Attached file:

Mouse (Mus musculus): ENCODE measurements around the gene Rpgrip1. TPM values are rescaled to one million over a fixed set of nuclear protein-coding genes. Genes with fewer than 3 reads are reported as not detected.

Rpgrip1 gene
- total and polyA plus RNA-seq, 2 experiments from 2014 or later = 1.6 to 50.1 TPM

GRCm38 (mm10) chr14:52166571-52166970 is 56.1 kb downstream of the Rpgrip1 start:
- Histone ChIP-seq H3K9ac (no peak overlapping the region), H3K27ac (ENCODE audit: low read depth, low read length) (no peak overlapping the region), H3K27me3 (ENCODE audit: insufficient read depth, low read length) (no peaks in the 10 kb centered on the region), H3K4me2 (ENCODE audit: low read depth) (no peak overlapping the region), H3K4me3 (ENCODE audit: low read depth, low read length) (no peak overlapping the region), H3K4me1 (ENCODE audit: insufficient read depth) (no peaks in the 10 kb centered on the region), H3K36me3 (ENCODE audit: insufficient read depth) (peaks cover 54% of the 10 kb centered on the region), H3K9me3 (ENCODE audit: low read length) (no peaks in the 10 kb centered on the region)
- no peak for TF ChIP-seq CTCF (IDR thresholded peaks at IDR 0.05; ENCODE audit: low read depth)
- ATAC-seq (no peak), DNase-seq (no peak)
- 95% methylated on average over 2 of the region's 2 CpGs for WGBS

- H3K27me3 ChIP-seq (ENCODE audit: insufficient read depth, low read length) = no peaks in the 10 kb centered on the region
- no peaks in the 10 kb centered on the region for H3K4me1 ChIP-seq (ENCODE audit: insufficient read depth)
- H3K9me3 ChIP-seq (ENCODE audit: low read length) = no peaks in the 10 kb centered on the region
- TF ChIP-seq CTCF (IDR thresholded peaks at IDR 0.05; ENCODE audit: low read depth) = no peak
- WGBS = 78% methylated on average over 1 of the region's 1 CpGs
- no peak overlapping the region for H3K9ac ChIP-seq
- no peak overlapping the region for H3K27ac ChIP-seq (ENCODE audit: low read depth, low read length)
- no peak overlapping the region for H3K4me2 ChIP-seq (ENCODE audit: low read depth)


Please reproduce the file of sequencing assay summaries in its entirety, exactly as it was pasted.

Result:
Mouse (Mus musculus): ENCODE measurements around the gene Rpgrip1. TPM values are rescaled to one million over a fixed set of nuclear protein-coding genes. Genes with fewer than 3 reads are reported as not detected.

Rpgrip1 gene
- total and polyA plus RNA-seq, 2 experiments from 2014 or later = 1.6 to 50.1 TPM

GRCm38 (mm10) chr14:52166571-52166970 is 56.1 kb downstream of the Rpgrip1 start:
- Histone ChIP-seq H3K9ac (no peak overlapping the region), H3K27ac (ENCODE audit: low read depth, low read length) (no peak overlapping the region), H3K27me3 (ENCODE audit: insufficient read depth, low read length) (no peaks in the 10 kb centered on the region), H3K4me2 (ENCODE audit: low read depth) (no peak overlapping the region), H3K4me3 (ENCODE audit: low read depth, low read length) (no peak overlapping the region), H3K4me1 (ENCODE audit: insufficient read depth) (no peaks in the 10 kb centered on the region), H3K36me3 (ENCODE audit: insufficient read depth) (peaks cover 54% of the 10 kb centered on the region), H3K9me3 (ENCODE audit: low read length) (no peaks in the 10 kb centered on the region)
- no peak for TF ChIP-seq CTCF (IDR thresholded peaks at IDR 0.05; ENCODE audit: low read depth)
- ATAC-seq (no peak), DNase-seq (no peak)
- 95% methylated on average over 2 of the region's 2 CpGs for WGBS

- H3K27me3 ChIP-seq (ENCODE audit: insufficient read depth, low read length) = no peaks in the 10 kb centered on the region
- no peaks in the 10 kb centered on the region for H3K4me1 ChIP-seq (ENCODE audit: insufficient read depth)
- H3K9me3 ChIP-seq (ENCODE audit: low read length) = no peaks in the 10 kb centered on the region
- TF ChIP-seq CTCF (IDR thresholded peaks at IDR 0.05; ENCODE audit: low read depth) = no peak
- WGBS = 78% methylated on average over 1 of the region's 1 CpGs
- no peak overlapping the region for H3K9ac ChIP-seq
- no peak overlapping the region for H3K27ac ChIP-seq (ENCODE audit: low read depth, low read length)
- no peak overlapping the region for H3K4me2 ChIP-seq (ENCODE audit: low read depth)